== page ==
Amandla! interviews the campaign to Reclaim the City and the movement to occupy the inner city
Amandla! Issue No.52 | MAY 2017
The movement formed in Cape Town in February 2015 to right the wrongs of the Group Areas Act and other apartheid policies that led to the forced removal of black, coloured and Malay people from District 6 and other areas. Reclaim the City recognises that many black and “coloured” people in Cape Town remain displaced even 23 years after democracy. The movement therefore aims to bring back the right to the city for these people.
Recently the Western Cape Provincial government decided to sell the Seapoint site of Tafelberg school for private development rather than social housing. Reclaim the City’s demands include reversing this decision.
Our primary objectives are to:
1. Desegregate Cape Town
2. Address the spatial inequality and spatial violence
3. Put an end to urban evictions and reverse the gentrification that pushes people to the outskirts of the city
4. Fight for land for people not for profit; an end to private-public partnerships
5. Bring back people to the inner city through a social housing program
6. Secure a firm commitment and timelines for social housing from government.
Apartheid spatial planning does not just mean that poor people live far away from the city centre. It also leads to socioeconomic exclusion. We ask ourselves how long will black and “coloured” people be displaced and excluded from the cities and from the economic centre of the city?
Currently the movement is occupying Woodstock Hospital and the Helen Bowden Nurses home, also potential sites for social housing. We
are focused on urban evictions and occupation because of scope and lack of capacity. However there is a deep sense of solidarity with farm workers and those in rural areas who experience the same struggles. The struggle to Reclaim the City is not confined to the areas where we are occupying. The movement exists to desegregate the whole of Cape Town.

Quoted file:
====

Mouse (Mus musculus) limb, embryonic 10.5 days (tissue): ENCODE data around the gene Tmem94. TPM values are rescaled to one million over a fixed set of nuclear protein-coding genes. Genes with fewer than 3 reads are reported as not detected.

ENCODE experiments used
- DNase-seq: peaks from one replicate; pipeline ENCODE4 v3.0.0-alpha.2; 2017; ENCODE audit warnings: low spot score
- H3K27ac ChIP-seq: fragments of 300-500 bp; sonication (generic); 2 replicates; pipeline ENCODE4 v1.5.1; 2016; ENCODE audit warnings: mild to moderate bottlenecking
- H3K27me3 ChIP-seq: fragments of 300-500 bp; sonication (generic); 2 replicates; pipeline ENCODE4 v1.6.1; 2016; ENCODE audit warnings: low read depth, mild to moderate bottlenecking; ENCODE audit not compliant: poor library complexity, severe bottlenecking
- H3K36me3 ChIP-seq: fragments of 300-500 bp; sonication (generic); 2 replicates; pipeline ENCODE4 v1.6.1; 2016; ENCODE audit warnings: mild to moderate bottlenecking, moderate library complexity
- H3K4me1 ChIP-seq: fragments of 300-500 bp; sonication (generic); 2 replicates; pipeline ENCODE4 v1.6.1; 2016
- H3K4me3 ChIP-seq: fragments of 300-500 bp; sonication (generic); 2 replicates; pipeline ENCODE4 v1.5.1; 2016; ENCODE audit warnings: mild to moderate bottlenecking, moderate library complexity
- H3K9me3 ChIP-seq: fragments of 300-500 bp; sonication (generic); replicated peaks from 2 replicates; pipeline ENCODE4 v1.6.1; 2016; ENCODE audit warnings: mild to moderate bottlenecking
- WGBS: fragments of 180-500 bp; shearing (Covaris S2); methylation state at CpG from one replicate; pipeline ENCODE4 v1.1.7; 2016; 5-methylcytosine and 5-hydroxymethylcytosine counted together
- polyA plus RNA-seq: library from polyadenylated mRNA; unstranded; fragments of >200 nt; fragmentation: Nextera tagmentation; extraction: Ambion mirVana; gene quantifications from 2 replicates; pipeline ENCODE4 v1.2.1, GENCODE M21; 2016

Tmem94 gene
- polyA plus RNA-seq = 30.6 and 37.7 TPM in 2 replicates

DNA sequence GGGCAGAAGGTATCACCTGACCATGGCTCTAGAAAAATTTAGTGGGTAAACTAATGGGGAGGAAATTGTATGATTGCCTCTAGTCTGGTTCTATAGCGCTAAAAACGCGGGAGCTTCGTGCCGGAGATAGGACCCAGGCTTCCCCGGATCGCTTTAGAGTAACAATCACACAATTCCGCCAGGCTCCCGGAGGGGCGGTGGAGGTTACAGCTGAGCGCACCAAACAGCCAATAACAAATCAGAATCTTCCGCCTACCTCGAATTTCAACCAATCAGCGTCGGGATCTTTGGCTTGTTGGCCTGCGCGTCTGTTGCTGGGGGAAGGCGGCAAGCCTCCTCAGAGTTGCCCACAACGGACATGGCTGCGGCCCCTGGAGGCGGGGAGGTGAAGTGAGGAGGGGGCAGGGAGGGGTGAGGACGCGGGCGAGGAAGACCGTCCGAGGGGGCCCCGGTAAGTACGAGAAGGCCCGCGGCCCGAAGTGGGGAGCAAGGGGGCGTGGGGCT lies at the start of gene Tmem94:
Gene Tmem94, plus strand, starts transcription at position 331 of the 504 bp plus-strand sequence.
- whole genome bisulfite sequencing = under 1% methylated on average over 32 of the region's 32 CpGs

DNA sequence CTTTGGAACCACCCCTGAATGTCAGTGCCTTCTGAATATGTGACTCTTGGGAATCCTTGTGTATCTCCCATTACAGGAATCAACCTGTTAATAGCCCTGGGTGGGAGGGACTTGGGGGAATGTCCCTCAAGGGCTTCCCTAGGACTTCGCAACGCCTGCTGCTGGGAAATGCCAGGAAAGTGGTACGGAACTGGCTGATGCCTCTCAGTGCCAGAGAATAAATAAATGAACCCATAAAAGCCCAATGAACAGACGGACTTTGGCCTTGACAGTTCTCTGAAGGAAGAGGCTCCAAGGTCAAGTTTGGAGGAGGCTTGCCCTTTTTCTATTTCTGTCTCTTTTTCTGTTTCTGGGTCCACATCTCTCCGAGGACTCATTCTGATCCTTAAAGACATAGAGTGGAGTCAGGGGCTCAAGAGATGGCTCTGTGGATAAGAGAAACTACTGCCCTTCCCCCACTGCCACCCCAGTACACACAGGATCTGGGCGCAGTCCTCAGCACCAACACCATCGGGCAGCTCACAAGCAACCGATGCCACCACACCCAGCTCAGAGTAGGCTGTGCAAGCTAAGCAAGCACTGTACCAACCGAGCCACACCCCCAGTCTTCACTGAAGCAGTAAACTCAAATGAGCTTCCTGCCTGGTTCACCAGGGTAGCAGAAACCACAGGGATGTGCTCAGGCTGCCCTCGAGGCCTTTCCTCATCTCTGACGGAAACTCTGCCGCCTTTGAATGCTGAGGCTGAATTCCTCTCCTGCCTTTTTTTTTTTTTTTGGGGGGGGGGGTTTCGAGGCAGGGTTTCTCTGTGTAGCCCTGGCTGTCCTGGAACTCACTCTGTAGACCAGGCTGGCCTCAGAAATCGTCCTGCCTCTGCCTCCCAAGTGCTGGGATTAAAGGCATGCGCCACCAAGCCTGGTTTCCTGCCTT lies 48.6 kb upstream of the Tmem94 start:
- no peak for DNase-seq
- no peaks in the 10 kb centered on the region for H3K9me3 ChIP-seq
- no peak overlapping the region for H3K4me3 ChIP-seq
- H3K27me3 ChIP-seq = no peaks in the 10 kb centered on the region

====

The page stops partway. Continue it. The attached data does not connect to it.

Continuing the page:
Occupation is a peaceful strategy which we will continue to use in this fight against spatial inequality and injustice.
Occupying land has been part of land struggles in South Africa for centuries – pushing the boundaries of private land ownership and demanding land to address the pressing housing needs of people. Land occupations through setting up shack settlements are part of the history of our urban and peri-urban landscape. Occupying vacant or derelict buildings happens across inner cities, to address the lack of affordable, well-located housing. There are even some buildings in the inner city of Cape Town that are being secretly occupied. This occupation is not something new. We are using the occupation as a way to leverage broader land and housing demands of Reclaim the City.
We want to remind government of its obligation. Section 26 of the constitution states that everybody must have access to adequate housing. Government must therefore provide the policy and plans, with timelines, to demonstrate its commitment to providing adequate housing for all. There are vacant public buildings in the inner city. Therefore it is our task to remind government about its commitment to provide adequate and affordable housing.
We have written over 900 letters to provincial government to remind them of their own plans. We have demanded that the Western Cape Department of Human Settlements use the Tafelberg site for social housing. Government has even done a feasibility study that indicated that the social housing project is in fact financially viable. The reason government does not want to develop social housing in the inner city is not economically related.
The activists are occupying at great personal risk. We are seen as trespassers, so we could be arrested. Government has tried to demobilise the movement. We are adamant that we want to continue struggling for adequate and affordable housing for all.
We know that we cannot win this fight alone so we welcome help. We don’t want to burn or destroy. We want to learn and build. We are calling for mass support and mobilisation in solidarity, so that the movement evolves into a mass movement that has the power to demand adequate and affordable housing for all South Africans.